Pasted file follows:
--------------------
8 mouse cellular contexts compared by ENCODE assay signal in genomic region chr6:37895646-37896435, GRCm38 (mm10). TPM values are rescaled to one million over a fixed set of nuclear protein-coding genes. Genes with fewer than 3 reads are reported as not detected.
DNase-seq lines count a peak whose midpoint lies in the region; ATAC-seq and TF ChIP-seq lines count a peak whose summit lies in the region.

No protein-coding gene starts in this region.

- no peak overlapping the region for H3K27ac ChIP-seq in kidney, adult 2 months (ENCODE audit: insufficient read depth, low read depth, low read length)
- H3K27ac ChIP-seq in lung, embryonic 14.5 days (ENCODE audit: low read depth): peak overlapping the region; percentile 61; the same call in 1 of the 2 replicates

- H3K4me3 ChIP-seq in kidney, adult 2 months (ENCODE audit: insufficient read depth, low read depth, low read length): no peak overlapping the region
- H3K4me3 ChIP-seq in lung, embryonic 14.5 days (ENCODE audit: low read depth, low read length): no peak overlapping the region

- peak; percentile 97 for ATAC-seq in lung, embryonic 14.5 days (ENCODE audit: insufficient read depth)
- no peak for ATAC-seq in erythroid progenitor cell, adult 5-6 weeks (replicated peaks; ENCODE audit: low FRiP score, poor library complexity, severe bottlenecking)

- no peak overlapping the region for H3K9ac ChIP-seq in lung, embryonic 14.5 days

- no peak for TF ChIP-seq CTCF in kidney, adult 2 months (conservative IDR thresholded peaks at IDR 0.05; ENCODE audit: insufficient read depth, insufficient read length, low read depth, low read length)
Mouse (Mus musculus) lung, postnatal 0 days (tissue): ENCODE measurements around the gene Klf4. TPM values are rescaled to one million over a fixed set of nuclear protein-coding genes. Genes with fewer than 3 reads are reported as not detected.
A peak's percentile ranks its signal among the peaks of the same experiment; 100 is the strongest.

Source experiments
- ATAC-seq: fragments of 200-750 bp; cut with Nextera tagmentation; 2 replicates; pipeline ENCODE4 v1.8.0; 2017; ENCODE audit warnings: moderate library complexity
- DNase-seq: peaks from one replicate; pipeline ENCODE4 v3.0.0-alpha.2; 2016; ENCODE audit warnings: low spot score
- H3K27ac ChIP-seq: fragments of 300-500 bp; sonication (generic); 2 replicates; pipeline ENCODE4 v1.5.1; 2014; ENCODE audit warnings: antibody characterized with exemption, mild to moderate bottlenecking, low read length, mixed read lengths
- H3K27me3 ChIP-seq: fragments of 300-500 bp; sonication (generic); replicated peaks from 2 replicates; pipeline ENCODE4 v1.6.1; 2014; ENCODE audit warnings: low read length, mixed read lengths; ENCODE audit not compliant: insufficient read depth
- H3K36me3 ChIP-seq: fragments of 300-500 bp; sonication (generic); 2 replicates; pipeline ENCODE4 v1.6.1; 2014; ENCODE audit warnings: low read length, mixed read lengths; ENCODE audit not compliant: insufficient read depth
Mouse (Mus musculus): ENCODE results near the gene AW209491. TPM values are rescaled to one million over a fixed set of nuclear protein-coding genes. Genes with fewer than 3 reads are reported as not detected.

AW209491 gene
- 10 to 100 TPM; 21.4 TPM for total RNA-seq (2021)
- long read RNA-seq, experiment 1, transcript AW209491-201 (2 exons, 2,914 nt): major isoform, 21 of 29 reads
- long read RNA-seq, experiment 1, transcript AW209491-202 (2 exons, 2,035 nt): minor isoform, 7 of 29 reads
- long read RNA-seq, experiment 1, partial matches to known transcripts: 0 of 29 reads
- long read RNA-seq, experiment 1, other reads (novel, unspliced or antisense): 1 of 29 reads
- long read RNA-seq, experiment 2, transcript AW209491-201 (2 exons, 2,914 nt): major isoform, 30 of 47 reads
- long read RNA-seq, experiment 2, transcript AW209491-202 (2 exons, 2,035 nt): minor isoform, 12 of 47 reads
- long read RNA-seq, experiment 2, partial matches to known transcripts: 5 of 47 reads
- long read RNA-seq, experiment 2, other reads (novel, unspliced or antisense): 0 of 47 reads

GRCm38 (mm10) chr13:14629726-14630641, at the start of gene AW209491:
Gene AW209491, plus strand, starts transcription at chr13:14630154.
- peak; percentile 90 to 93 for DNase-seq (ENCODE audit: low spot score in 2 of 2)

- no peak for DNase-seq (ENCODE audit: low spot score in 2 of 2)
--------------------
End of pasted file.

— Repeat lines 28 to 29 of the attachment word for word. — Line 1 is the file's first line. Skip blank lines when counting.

- long read RNA-seq, experiment 2, transcript AW209491-202 (2 exons, 2,035 nt): minor isoform, 12 of 47 reads
- long read RNA-seq, experiment 2, partial matches to known transcripts: 5 of 47 reads